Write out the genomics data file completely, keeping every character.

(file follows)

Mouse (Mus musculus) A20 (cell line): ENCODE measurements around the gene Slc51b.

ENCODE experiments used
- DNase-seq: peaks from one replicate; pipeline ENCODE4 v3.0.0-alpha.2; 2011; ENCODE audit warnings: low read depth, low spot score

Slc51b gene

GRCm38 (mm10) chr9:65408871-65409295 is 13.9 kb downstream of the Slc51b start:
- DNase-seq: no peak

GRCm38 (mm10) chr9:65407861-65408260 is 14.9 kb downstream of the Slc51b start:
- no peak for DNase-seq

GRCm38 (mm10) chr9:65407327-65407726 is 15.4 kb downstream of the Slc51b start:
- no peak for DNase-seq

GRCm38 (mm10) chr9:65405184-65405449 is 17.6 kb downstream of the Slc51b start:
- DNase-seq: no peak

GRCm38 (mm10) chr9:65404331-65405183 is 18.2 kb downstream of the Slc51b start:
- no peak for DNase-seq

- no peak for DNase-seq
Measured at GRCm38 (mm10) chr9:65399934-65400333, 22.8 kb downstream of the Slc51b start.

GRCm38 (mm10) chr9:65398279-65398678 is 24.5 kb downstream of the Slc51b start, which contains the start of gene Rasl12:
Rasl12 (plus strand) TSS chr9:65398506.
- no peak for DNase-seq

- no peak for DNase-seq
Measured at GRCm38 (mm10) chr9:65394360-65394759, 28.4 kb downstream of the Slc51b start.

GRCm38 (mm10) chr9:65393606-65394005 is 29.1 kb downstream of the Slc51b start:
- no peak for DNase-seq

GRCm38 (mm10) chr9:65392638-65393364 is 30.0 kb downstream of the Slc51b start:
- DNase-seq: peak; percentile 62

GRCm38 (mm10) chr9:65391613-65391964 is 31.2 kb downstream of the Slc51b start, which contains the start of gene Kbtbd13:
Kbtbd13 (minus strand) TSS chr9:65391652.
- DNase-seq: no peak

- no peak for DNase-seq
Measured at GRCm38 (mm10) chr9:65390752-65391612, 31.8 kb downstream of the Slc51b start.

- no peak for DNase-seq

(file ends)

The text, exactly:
Mouse (Mus musculus) A20 (cell line): ENCODE measurements around the gene Slc51b.

ENCODE experiments used
- DNase-seq: peaks from one replicate; pipeline ENCODE4 v3.0.0-alpha.2; 2011; ENCODE audit warnings: low read depth, low spot score

Slc51b gene

GRCm38 (mm10) chr9:65408871-65409295 is 13.9 kb downstream of the Slc51b start:
- DNase-seq: no peak

GRCm38 (mm10) chr9:65407861-65408260 is 14.9 kb downstream of the Slc51b start:
- no peak for DNase-seq

GRCm38 (mm10) chr9:65407327-65407726 is 15.4 kb downstream of the Slc51b start:
- no peak for DNase-seq

GRCm38 (mm10) chr9:65405184-65405449 is 17.6 kb downstream of the Slc51b start:
- DNase-seq: no peak

GRCm38 (mm10) chr9:65404331-65405183 is 18.2 kb downstream of the Slc51b start:
- no peak for DNase-seq

- no peak for DNase-seq
Measured at GRCm38 (mm10) chr9:65399934-65400333, 22.8 kb downstream of the Slc51b start.

GRCm38 (mm10) chr9:65398279-65398678 is 24.5 kb downstream of the Slc51b start, which contains the start of gene Rasl12:
Rasl12 (plus strand) TSS chr9:65398506.
- no peak for DNase-seq

- no peak for DNase-seq
Measured at GRCm38 (mm10) chr9:65394360-65394759, 28.4 kb downstream of the Slc51b start.

GRCm38 (mm10) chr9:65393606-65394005 is 29.1 kb downstream of the Slc51b start:
- no peak for DNase-seq

GRCm38 (mm10) chr9:65392638-65393364 is 30.0 kb downstream of the Slc51b start:
- DNase-seq: peak; percentile 62

GRCm38 (mm10) chr9:65391613-65391964 is 31.2 kb downstream of the Slc51b start, which contains the start of gene Kbtbd13:
Kbtbd13 (minus strand) TSS chr9:65391652.
- DNase-seq: no peak

- no peak for DNase-seq
Measured at GRCm38 (mm10) chr9:65390752-65391612, 31.8 kb downstream of the Slc51b start.

- no peak for DNase-seq